Faith Toomey Presents Research at National Conference

Averill Park, N.Y., psychology student one of seven invited to show research posters

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Faith Toomey poses with her poster at Eastern Psychological Associations’ 84th Annual Meeting in New York City

CAZENOVIA, NY (04/03/2013)(readMedia)-- Faith Toomey, of Averill Park, N.Y., was among seven Cazenovia College psychology majors to have a poster presentation accepted at the recent Eastern Psychological Associations' (EPA) 84th Annual Meeting in New York City, on the first weekend in March.

Toomey says students in her capstone class had the option of doing a research paper based on a professional scientist's work, or conducting their own research. "I chose to conduct research on the emotional responses people have after listening to music," she says. "Once I collected all my data and analyzed it, I wrote a paper describing my research and findings."

She submitted her paper to the EPA, and when it was accepted she created her poster, which was among more than 100 posters presented by students from colleges and universities in the eastern United States. Conference attendees roamed the corridors of the exhibition room to study the posters and ask questions of the student researchers.

Dr. Rachel Dinero, assistant professor of psychology at Cazenovia College, encouraged her students to submit their research projects for presentation at the conference. Ten of her 19 seniors collected data for their Senior Capstone projects and the seven who submitted their research were all invited to present their findings. At the conference, Dinero says, "They each spoke knowledgeably about their work and had a great deal of interest from student and faculty conference attendees. I think the individual attention these students receive in both the Research Methods and Capstone classes facilitates their success with independent research. I am extremely passionate about research and make every effort to encourage students to conduct their own research."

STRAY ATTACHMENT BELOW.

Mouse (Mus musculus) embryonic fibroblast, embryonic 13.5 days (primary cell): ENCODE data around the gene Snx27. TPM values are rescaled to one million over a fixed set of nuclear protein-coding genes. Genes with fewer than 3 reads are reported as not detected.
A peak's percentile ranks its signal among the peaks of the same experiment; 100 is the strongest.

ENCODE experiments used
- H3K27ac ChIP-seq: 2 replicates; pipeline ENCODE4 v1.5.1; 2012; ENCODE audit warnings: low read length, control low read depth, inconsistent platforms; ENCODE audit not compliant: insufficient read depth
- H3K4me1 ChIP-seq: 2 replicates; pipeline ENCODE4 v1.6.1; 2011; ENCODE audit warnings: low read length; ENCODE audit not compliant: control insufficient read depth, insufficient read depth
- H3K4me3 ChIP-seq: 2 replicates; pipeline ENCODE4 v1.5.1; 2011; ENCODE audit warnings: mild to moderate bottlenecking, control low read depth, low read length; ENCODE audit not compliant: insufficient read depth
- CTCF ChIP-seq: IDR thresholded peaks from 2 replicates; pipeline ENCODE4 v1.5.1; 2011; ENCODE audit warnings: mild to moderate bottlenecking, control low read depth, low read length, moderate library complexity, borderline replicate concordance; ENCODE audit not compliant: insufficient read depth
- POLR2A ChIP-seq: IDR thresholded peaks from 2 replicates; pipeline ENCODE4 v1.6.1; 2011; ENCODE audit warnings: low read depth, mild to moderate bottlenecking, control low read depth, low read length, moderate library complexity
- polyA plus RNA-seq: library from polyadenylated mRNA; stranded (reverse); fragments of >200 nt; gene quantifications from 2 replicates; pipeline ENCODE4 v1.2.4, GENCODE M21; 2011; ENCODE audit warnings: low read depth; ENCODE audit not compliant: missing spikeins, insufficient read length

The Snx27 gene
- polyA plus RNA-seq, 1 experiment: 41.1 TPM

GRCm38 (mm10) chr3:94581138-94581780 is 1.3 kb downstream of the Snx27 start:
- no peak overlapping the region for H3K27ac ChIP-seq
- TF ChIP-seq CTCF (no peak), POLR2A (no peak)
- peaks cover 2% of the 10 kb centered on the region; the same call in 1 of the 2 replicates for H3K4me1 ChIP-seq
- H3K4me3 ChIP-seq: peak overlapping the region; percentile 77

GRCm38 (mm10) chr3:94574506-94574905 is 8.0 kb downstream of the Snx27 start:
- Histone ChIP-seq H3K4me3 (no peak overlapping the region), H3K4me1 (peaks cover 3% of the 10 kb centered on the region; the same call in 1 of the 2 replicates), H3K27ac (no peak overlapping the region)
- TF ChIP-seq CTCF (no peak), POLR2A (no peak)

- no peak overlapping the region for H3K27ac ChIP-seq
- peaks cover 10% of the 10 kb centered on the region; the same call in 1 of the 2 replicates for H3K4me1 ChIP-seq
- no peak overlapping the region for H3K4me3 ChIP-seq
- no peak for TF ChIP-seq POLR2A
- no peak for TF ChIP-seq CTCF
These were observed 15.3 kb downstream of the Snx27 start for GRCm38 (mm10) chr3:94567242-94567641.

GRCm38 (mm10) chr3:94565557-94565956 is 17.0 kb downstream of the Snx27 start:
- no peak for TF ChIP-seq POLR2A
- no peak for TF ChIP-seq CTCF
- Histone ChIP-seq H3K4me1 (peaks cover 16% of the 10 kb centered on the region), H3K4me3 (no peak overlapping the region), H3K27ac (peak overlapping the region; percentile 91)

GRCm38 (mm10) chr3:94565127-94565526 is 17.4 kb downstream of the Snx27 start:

It is unusual for so many students from one school to be accepted. Toomey believes credit for the high acceptance rate for Cazenovia psychology students goes to the psychology professors, as well as the support of professors from other disciplines. She says, "Without the support of the professors, many of us would not have been able to get as many participants for our research. Also, Dr. Dinero has a background in research. This helped all of us because she was able to guide us in our endeavor. She helped me through the process of starting with a topic that interests me to having it become research with significant results."

The subject of Toomey's research is affective (mood/emotional states) responses after listening to music. She says, "The focuses of my paper were how personality played a role in this response and how different genres may influence emotional responses to music."

She continues, "I have always been interested in music and how it influences people's moods. At first, I was going to look at just how mood changes after listening to music. This is a very popular line of research. However, I wanted to branch off of this topic. So, I decided to look at how different personality types may influence emotional responses to music in general and in different genres."

Toomey admits to being nervous about her presentation. "It's such an honor, and I was especially nervous that I would not know how to answer people's questions. I overcame this by talking to people about my research. The more I talked to people the more the nerves dissipated."

As with many students, Toomey developed her interest in psychology in high school. "I took two psychology classes which I loved. These classes were what made me explore psychology as an option for a major in college. The more I researched what psychology is and what I would be able to do with it as a career, the more I knew psychology was the perfect fit for me."

Toomey plans to study occupational therapy in graduate school, but says, "In the next year I will be taking some prerequisite classes and working full time. My goal is to eventually work with developmentally disabled people."

Cazenovia College, founded in 1824, is an independent, co-educational, baccalaureate college near Syracuse, N.Y., offering a comprehensive liberal arts education in an exceptional community environment, with academic and co-curricular programs devoted to developing leaders in their professional fields. Cazenovia, named one of "America's Best Colleges" by U.S. News & World Report, is also a national College of Distinction. For more information, visit

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